Home News Metro Court Fixes February 26 For Nnamdi Kanu’s Case

Court Fixes February 26 For Nnamdi Kanu’s Case


The Federal High Court in Abuja has scheduled the hearing of the case involving the leader of the Indigenous People of Biafra (IPOB), Nnamdi Kanu, for February 26.

This development was disclosed by Kanu’s Special Counsel, Barrister Aloy Ejimakor, on Thursday.

The case is set to be presided over by Justice Binta Murtala-Nyako.

This announcement comes after Ejimakor revealed that the court had adjourned the initially scheduled hearing for Thursday to a later date.

The adjournment has heightened anticipation among Kanu’s supporters and observers of the high-profile case.

Ejimakor has expressed a steadfast commitment to pursuing justice for Kanu, emphasizing that the legal team will remain diligent in their efforts to address the charges against the IPOB leader.

Ejimakor, however, on Thursday, via his X account, wrote, “UPDATE: The case of Federal Republic of Nigeria versus Mazi Nnamdi Kanu has been set down for hearing on Monday, 26th February 2024 before Justice Binta Murtala-Nyako. The hearing Notice is attached below.”

In the adjournment notice attached to the post, the court disclosed, “If either party desires to postpone the hearing he must apply to the Court as soon as possible for that purpose; and if the application is based on any matter of fact, he must be prepared to give proof of those facts.”


It further read, “The parties are warned that at the hearing they are required to bring forward all the evidence by witnesses or by documents which each of them desires to rely on in support of his own case and in contradiction of that of his opponent.


The proof will be required at the hearing, and not on a subsequent day and parties failing to bring their evidence forward at the proper time may find themselves absolutely precluded from adducing it at all, or at best only allowed to do so on payment of substantial costs to the other side, and on such other terms as the Court thinks fit to impose.”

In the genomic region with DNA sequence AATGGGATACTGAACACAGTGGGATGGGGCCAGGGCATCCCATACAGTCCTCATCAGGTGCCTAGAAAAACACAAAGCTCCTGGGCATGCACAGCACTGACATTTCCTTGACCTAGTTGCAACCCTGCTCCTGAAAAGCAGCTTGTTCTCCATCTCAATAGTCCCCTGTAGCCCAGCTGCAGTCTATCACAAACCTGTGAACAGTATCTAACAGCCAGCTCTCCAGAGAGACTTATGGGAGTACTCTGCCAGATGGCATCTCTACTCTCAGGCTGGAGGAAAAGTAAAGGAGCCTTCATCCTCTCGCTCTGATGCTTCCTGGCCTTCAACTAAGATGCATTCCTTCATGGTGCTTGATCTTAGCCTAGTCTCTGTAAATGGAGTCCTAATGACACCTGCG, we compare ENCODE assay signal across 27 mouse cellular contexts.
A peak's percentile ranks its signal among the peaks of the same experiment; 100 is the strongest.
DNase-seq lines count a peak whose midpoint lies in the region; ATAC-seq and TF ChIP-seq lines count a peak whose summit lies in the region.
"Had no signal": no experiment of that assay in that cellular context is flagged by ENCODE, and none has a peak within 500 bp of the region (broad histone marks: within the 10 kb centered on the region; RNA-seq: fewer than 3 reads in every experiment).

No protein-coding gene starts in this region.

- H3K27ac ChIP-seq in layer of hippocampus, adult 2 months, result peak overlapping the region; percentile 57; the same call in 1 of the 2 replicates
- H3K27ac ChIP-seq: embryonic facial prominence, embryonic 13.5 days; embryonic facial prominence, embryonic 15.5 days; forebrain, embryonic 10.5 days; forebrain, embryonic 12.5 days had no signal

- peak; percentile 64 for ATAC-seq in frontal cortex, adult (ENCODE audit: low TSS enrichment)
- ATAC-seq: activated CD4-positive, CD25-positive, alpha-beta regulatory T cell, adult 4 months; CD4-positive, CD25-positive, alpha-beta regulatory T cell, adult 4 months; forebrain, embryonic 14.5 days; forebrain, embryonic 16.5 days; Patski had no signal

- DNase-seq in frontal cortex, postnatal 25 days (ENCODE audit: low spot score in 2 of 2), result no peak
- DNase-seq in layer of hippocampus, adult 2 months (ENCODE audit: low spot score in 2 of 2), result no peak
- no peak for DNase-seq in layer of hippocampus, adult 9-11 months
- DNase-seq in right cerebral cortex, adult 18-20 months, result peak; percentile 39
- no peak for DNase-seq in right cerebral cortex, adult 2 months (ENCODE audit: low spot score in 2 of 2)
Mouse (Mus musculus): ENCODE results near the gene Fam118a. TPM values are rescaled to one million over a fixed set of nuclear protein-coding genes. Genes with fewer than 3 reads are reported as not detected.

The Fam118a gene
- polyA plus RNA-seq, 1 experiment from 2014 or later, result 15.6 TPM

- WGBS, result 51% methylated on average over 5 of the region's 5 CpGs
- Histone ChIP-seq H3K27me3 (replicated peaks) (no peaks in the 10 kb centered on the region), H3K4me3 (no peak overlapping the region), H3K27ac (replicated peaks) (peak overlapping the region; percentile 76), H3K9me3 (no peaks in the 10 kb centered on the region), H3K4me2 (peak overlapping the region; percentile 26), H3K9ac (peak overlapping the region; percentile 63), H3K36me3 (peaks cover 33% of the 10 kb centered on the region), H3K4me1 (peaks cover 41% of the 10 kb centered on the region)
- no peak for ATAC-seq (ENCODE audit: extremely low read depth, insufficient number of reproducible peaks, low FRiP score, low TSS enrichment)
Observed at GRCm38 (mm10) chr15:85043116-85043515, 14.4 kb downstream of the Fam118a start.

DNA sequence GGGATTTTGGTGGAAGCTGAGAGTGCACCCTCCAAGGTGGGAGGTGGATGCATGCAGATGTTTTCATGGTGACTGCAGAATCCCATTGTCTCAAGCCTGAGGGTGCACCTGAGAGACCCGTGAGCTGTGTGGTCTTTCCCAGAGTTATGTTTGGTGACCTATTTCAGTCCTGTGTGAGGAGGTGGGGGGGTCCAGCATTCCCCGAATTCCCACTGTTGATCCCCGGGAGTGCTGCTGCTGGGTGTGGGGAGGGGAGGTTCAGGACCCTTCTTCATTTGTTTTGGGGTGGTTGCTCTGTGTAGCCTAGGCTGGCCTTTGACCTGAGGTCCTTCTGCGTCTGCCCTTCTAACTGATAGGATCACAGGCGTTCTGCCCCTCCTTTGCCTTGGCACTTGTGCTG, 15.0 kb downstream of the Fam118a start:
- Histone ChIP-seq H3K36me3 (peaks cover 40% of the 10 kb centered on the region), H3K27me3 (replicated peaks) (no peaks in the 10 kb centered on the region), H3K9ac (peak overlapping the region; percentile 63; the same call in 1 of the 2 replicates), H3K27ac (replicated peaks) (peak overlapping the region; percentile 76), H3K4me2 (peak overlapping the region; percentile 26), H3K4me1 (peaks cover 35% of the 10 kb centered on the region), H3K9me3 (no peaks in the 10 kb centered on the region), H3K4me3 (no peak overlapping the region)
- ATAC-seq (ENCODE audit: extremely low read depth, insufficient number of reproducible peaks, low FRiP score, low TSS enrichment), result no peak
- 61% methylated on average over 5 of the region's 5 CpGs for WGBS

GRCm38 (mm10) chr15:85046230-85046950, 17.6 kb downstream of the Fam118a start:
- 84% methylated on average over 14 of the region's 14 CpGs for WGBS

The Court also said: “Parties desirous to enforce the attendance of witnesses should apply at once to the Court to issue one or more summonses for the attendance of the witnesses required.

It is indispensable that the application should be made so as to allow time for reasonable notice to the witnesses required.

If the witness is required to bring books or papers, they must be particularised in the summons sufficiently to enable him to understand what is meant.

Any party summoning a witness through the Court, thereby becomes liable to pay such witness a reasonable sum of money to be fixed by the Court for his expense and loss of time.

The Court may refuse to enforce the attendance of a witness unless such sum has been fixed and deposited in the Court.

If either party desires to use in evidence tat the hearing any book or document in the possession or power of the other party, he must give the other party reasonable notice in writing to produce it at the hearing, failing which he will not be allowed to give any secondary evidence of its contents.”





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